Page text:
7. World Health Organization. Geneva, Switzerland: World health Organization;; 2006. Guidelines for the treatment of malaria. 1st ed.
8. Newman PM, Wanzira H, Tumwine G, et al. Placental malaria among HIV-infected and uninfected women receiving anti-folates in a high transmission area of Uganda. Malar J. 2009;8:254. [PMC free article] [PubMed]
9. Meshnick SR, Mwapasa V, Rogerson SJ. Protecting pregnant women from malaria in areas of high HIV infection prevalence. J Infect Dis. 2006;194:273–5. [PubMed]
10. Briand V, Badaut C, Cot M. Placental malaria, maternal HIV infection and infant morbidity. Ann Trop Paediatr. 2009;29:71–83. [PubMed]
11. Hamel MJ, Greene C, Chiller T, et al. Does cotrimoxazole prophylaxis for the prevention of HIV-associated opportunistic infections select for resistant pathogens in Kenyan adults? Am J Trop Med Hyg. 2008;79:320–30. [PubMed]
12. Kamya MR, Gasasira AF, Achan J, et al. Effects of trimethoprim-sulfamethoxazole and insecticide-treated bednets on malaria among HIV-infected Ugandan children. AIDS. 2007;21:2059–66. [PubMed]
13. Mermin J, Ekwaru JP, Liechty CA, et al. Effect of co-trimoxazole prophylaxis, antiretroviral therapy, and insecticide-treated bednets on the frequency of malaria in HIV-1-infected adults in Uganda: A prospective cohort study. Lancet. 2006;367:1256–61. [PubMed]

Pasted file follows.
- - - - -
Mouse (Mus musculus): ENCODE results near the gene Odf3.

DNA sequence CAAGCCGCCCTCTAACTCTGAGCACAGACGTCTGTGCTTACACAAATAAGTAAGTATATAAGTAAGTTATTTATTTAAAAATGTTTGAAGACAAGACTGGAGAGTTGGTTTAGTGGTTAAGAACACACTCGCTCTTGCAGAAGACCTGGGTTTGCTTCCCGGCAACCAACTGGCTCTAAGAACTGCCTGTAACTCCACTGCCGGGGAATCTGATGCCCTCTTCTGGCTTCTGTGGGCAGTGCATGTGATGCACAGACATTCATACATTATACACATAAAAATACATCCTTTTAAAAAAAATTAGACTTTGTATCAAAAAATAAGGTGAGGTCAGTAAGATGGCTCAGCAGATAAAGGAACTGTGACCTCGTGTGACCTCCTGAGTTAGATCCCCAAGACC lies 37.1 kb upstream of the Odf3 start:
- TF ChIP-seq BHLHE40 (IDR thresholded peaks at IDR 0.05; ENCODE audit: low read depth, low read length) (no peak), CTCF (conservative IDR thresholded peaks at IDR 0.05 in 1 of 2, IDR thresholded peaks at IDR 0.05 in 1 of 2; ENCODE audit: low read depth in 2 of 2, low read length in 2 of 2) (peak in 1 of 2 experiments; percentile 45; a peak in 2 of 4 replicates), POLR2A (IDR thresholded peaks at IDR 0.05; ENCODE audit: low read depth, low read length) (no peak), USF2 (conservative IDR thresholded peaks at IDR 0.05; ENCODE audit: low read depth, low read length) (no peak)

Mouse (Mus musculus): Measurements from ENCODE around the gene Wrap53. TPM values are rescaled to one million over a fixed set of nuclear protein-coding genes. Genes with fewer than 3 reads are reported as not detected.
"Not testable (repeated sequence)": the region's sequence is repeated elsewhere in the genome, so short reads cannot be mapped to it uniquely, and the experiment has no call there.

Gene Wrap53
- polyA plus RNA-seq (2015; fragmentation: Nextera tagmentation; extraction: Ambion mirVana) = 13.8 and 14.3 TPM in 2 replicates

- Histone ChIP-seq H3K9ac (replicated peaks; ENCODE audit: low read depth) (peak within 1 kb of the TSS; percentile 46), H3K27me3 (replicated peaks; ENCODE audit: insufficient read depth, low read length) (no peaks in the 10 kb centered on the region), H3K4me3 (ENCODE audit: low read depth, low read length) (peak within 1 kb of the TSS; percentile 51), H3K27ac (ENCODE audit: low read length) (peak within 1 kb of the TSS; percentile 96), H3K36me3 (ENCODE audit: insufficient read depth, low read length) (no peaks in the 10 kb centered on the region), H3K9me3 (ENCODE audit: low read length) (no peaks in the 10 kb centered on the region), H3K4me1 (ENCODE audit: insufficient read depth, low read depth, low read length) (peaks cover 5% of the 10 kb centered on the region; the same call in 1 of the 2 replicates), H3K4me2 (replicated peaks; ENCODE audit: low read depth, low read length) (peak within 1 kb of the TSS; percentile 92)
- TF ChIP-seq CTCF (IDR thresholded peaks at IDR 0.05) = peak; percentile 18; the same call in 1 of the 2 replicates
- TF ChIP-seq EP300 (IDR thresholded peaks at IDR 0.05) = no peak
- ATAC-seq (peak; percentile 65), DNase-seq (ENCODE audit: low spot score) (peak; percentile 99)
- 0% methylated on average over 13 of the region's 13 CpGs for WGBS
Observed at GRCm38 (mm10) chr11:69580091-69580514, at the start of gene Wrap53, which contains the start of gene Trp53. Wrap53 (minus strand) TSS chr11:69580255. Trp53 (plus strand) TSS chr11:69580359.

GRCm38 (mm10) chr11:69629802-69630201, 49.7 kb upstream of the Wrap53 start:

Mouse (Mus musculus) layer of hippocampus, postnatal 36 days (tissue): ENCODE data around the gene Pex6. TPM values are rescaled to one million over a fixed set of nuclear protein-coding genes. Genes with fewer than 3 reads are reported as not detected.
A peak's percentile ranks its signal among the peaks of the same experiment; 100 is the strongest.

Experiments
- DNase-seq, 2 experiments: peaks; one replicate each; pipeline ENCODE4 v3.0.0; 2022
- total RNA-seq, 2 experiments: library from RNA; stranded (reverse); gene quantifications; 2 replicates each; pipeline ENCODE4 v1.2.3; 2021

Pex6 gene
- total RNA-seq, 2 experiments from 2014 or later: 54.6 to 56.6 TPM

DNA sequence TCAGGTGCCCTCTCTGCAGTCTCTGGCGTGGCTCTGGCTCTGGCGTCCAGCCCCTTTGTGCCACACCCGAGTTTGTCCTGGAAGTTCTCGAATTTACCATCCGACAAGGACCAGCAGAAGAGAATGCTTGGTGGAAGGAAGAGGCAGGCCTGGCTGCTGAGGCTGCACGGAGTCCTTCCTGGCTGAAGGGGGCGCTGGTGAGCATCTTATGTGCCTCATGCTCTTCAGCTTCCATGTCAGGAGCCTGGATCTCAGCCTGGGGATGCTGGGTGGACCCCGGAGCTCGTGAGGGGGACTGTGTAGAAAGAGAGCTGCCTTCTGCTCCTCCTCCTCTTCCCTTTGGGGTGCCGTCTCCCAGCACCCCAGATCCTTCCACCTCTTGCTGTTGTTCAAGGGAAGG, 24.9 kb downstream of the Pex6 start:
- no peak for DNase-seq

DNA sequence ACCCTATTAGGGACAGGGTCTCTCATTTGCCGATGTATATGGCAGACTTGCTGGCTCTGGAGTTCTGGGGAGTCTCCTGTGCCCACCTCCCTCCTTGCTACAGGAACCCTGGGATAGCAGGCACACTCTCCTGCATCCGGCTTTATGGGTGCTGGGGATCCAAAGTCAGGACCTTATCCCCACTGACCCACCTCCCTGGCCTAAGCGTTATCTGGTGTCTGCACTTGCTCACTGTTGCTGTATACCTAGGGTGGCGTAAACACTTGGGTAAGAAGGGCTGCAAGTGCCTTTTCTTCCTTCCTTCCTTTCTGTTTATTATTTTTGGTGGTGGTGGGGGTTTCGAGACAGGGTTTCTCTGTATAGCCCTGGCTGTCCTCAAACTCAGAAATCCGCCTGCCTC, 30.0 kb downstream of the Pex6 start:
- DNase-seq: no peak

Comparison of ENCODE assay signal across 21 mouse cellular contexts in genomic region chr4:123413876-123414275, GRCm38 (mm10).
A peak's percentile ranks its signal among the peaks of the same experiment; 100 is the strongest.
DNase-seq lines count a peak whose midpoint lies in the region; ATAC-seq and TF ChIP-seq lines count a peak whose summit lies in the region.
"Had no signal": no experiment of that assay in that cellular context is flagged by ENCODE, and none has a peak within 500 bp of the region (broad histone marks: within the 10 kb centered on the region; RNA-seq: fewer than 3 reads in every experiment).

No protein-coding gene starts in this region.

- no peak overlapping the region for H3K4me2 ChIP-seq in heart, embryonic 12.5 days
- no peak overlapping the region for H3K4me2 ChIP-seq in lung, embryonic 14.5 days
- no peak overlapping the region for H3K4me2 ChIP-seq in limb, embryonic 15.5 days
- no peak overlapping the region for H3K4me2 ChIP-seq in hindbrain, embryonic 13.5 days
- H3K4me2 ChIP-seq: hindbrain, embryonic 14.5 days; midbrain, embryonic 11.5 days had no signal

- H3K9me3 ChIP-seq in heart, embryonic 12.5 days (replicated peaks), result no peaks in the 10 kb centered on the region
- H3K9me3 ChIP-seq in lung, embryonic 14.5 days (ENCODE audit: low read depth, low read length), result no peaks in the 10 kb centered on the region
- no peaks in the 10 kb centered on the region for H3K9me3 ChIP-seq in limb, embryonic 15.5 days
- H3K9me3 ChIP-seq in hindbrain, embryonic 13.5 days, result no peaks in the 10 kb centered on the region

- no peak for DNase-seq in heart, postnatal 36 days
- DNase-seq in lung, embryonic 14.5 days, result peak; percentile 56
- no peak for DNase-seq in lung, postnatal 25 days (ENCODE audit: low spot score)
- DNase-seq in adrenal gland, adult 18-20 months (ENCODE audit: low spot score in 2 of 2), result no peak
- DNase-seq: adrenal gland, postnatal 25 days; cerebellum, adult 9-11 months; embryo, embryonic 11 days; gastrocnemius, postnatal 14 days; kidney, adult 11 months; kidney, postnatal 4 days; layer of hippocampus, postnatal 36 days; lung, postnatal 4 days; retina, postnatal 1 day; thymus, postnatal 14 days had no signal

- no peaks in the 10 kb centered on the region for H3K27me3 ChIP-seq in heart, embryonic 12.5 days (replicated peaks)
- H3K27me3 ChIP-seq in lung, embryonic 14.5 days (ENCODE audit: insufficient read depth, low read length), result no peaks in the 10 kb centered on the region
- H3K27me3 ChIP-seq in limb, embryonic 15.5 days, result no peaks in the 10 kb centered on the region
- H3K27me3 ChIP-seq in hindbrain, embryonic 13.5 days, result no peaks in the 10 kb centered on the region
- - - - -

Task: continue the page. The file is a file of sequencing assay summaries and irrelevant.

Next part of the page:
14. Thera MA, Sehdev PS, Coulibaly D, et al. Impact of trimethoprim-sulfamethoxazole prophylaxis on falciparum malaria infection and disease. J Infect Dis. 2005;192:1823–9. [PMC free article] [PubMed]
15. World Health Organization. Malaria and HIV interactions and their implications for public health policy. Geneva, Switzerland: World Health Organization; 2005.
16. Government of Malawi Ministry of Health. Treatment of AIDS: Guidelines for the use of antiretroviral therapy in Malawi. 2nd ed. Lilongwe, Malawi: Malawi Ministry of Health; 2006.
17. Government of Malawi Ministry of Health. National guidelines for the diagnosis, treatment and prevention of malaria in Malawi. Lilongwe, Malawi: Malawi Ministry of Health; 2007.
18. Gilles HM. Diagnostic methods in malaria. In: Bruce-Chwatt LJ, Gilles HM, Warrell DA, editors. Essential malariology. 3rd ed. London, UK: Edward Arnold; 1993. pp. 78–98.
19. Taylor SM, Juliano JJ, Trottman PA, et al. High-throughput pooling and real-time PCR-based strategy for malaria detection. J Clin Microbiol. 2010;48:512–9. [PMC free article] [PubMed]
20. Greenland S, Pearl J, Robins JM. Causal diagrams for epidemiologic research. Epidemiology. 1999;10:37–48. [PubMed]
21. Hernán MA, Hernández-Díaz S, Werler MM, Mitchell AA. Causal knowledge as a prerequisite for confounding evaluation: An application to birth defects epidemiology. Am J Epidemiol. 2002;155:176–84. [PubMed]